# password is not required if using SSH agent authentication
# password =

prefix = foo
app_user = joe

This flexibility configuration style allows handling multiple environments such as test, development, and production in several ways.

  • Separate config file for each environment
  • Environment variables for database settings and optionally one config file for shared settings
  • Program arguments for database settings and optionally one config file for shared settings


To create a new migration:

tern new name_of_migration

This will create a migration file with the given name prefixed by the next available sequence number (e.g. 001, 002, 003).

The migrations themselves have an extremely simple file format. They are simply the up and down SQL statements divided by a magic comment.

---- create above / drop below ----


create table t1(
  id serial primary key

---- create above / drop below ----

drop table t1;

If a migration is irreversible such as a drop table, simply delete the magic comment.

drop table widgets;

To interpolate a custom data value from the config file prefix the name with a dot and surround the whole with double curly braces.

create table {{.prefix}}config(
  id serial primary key

Migrations are read from files in the migration directory in the order of the numerical prefix. Each migration is run in a transaction.

Any SQL files in subdirectories of the migration directory, will be available for inclusion with the template command. This can be especially useful for definitions of views and functions that may have to be dropped and recreated when the underlying table(s) change.

// Include the file shared/v1_001.sql. Note the trailing dot.
// It is necessary if the shared file needs access to custom data values.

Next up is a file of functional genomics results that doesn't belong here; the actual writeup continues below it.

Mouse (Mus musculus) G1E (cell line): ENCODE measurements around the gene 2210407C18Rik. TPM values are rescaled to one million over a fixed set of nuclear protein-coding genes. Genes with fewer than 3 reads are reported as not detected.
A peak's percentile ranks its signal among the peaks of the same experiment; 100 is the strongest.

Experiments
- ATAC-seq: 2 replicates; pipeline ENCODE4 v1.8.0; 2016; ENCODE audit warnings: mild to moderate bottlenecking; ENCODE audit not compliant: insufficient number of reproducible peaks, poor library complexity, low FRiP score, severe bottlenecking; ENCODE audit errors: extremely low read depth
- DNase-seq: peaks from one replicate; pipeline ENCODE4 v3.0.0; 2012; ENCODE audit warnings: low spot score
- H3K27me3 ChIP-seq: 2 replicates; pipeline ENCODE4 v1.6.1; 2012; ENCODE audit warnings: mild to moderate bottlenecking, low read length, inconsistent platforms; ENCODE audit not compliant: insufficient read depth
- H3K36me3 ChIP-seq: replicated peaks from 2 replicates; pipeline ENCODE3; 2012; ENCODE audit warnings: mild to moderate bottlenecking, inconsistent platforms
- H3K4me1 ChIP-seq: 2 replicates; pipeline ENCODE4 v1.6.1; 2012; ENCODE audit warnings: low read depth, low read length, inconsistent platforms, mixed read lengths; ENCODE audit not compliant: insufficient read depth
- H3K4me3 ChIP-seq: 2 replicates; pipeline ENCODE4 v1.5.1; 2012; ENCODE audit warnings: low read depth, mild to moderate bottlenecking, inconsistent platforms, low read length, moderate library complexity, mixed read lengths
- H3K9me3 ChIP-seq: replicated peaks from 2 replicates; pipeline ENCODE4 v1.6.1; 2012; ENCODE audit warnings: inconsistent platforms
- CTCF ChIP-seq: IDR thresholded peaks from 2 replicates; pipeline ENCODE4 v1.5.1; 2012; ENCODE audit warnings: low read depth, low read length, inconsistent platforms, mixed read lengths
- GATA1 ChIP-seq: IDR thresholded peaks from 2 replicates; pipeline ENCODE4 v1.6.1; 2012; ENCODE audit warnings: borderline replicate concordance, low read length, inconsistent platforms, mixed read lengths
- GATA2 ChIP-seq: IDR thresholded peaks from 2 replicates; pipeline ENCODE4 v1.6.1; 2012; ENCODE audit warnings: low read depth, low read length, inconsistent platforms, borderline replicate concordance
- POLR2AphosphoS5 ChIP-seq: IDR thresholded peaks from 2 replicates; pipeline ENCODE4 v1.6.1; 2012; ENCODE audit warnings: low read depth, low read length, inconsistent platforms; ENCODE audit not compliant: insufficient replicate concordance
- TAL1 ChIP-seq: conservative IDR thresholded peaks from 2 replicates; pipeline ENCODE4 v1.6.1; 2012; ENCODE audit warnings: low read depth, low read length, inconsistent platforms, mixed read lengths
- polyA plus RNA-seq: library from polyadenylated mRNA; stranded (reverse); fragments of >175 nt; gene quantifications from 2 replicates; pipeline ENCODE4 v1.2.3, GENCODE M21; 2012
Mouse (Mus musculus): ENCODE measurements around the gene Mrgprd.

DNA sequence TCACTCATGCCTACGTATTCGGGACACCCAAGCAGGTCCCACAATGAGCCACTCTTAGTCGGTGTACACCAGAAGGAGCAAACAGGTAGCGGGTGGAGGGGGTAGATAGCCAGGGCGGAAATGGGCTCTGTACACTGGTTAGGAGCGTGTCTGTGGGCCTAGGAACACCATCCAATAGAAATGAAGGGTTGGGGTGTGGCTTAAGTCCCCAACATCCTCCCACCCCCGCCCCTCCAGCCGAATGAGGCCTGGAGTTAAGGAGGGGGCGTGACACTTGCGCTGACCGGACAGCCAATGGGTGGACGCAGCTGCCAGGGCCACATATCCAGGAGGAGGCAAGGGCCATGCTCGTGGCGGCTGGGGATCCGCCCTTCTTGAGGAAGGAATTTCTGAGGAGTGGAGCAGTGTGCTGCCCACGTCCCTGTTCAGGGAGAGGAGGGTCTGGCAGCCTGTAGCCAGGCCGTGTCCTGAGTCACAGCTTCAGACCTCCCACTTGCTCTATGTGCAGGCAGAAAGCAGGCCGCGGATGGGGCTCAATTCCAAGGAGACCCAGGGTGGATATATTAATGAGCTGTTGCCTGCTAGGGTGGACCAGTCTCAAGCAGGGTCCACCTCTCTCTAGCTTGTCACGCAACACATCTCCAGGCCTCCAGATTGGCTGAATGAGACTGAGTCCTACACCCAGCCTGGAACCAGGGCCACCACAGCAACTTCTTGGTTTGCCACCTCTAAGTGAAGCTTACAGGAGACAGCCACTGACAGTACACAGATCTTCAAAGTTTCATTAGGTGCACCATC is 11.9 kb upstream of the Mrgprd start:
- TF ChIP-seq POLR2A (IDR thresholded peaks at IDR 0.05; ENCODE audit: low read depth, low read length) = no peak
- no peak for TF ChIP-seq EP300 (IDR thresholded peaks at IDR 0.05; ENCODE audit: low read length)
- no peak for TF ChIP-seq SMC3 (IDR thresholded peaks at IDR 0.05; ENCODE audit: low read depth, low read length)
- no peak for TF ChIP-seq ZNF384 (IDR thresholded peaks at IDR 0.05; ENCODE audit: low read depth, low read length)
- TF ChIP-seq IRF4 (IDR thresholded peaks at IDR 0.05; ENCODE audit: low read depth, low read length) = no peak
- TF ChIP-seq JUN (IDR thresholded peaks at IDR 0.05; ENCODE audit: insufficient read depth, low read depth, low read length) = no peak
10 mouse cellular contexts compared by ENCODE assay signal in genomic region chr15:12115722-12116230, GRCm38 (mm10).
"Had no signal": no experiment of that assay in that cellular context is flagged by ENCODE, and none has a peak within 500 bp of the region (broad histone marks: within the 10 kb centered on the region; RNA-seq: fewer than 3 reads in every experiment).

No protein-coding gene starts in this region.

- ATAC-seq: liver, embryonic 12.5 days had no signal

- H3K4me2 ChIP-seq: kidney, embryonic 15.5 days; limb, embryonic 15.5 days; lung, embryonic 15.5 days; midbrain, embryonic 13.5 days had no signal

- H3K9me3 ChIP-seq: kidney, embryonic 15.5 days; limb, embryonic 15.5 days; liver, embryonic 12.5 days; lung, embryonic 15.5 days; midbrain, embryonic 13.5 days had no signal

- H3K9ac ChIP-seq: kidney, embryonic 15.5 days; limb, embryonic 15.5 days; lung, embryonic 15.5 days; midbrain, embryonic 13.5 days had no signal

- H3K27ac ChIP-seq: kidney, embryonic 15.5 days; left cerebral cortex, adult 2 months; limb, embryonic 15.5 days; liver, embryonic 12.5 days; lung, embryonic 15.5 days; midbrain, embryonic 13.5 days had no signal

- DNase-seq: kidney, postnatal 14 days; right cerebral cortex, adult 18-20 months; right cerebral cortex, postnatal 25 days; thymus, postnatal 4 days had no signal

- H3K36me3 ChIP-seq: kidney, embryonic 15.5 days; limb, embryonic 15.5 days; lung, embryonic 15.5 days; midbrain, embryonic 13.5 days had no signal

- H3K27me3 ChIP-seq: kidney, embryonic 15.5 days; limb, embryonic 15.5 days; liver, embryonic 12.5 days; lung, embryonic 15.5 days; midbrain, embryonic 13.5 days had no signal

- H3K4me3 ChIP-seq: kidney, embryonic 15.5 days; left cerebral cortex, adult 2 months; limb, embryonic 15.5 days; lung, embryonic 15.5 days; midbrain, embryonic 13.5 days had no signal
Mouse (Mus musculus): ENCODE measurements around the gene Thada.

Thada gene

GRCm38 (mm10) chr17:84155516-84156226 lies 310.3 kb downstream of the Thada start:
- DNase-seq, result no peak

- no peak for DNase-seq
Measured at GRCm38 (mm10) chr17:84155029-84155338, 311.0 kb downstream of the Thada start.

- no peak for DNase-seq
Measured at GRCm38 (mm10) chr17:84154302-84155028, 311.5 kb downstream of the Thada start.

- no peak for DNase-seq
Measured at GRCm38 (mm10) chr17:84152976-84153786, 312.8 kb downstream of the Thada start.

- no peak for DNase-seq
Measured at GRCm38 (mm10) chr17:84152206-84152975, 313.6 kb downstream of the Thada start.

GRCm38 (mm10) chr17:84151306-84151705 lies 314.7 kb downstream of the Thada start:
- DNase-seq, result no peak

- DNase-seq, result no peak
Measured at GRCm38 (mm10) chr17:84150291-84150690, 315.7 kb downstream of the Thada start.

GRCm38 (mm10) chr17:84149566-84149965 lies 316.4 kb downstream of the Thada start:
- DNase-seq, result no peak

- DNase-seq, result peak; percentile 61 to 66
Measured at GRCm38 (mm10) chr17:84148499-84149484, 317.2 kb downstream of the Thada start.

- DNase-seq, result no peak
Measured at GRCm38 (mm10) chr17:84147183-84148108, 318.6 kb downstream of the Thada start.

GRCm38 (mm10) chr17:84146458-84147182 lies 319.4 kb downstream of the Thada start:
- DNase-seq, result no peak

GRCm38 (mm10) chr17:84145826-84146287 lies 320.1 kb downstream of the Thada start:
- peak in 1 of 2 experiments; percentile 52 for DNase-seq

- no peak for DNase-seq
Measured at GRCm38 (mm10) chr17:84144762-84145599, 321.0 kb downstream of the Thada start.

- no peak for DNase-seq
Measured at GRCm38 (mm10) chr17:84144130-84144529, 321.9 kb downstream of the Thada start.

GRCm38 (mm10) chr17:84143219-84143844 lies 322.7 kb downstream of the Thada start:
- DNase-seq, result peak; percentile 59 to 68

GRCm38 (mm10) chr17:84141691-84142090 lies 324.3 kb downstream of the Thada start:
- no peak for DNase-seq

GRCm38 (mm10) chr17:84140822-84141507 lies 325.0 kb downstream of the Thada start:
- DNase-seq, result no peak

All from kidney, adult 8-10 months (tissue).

{{ template "shared/v1_001.sql" . }}

Tern uses the standard Go text/template package so conditionals and other advanced templating features are available if needed. See the package docs for details. Sprig functions are also available.


To migrate up to the last version using migrations and config file located in the same directory simply run tern:

tern migrate

To migrate up or down to a specific version:

tern migrate --destination 42

To migrate up N versions:

tern migrate --destination +3

To migrate down N versions:

tern migrate --destination -3

To migrate down and rerun the previous N versions:

tern migrate --destination -+3

To use a different config file:

tern migrate --config path/to/tern.json

To use a different migrations directory:

tern migrate --migrations path/to/migrations

Renumbering Conflicting Migrations

When migrations are created on multiple branches the migrations need to be renumbered when the branches are merged. The tern renumber command can automatically do this. On the branch with the only migrations to keep at the lower numbers run tern renumber start. Merge the branches. Then run tern renumber finish.